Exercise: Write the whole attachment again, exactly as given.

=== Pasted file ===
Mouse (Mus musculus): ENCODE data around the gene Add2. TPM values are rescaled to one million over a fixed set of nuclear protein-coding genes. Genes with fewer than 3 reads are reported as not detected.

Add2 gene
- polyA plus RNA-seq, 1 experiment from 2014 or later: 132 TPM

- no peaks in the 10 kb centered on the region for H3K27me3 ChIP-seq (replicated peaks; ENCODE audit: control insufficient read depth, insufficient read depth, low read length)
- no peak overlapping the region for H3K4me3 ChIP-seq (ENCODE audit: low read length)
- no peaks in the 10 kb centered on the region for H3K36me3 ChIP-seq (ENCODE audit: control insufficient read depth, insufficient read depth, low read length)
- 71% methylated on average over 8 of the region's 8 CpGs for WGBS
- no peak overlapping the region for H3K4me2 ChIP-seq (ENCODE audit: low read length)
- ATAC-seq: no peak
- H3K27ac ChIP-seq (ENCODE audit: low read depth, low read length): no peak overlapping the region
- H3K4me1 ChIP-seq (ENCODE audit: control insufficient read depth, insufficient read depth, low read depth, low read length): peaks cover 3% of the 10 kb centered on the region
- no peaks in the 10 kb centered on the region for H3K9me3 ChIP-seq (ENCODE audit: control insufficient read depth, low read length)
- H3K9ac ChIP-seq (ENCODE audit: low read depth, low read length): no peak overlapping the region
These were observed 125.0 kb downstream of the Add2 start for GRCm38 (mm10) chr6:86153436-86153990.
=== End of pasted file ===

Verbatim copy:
Mouse (Mus musculus): ENCODE data around the gene Add2. TPM values are rescaled to one million over a fixed set of nuclear protein-coding genes. Genes with fewer than 3 reads are reported as not detected.

Add2 gene
- polyA plus RNA-seq, 1 experiment from 2014 or later: 132 TPM

- no peaks in the 10 kb centered on the region for H3K27me3 ChIP-seq (replicated peaks; ENCODE audit: control insufficient read depth, insufficient read depth, low read length)
- no peak overlapping the region for H3K4me3 ChIP-seq (ENCODE audit: low read length)
- no peaks in the 10 kb centered on the region for H3K36me3 ChIP-seq (ENCODE audit: control insufficient read depth, insufficient read depth, low read length)
- 71% methylated on average over 8 of the region's 8 CpGs for WGBS
- no peak overlapping the region for H3K4me2 ChIP-seq (ENCODE audit: low read length)
- ATAC-seq: no peak
- H3K27ac ChIP-seq (ENCODE audit: low read depth, low read length): no peak overlapping the region
- H3K4me1 ChIP-seq (ENCODE audit: control insufficient read depth, insufficient read depth, low read depth, low read length): peaks cover 3% of the 10 kb centered on the region
- no peaks in the 10 kb centered on the region for H3K9me3 ChIP-seq (ENCODE audit: control insufficient read depth, low read length)
- H3K9ac ChIP-seq (ENCODE audit: low read depth, low read length): no peak overlapping the region
These were observed 125.0 kb downstream of the Add2 start for GRCm38 (mm10) chr6:86153436-86153990.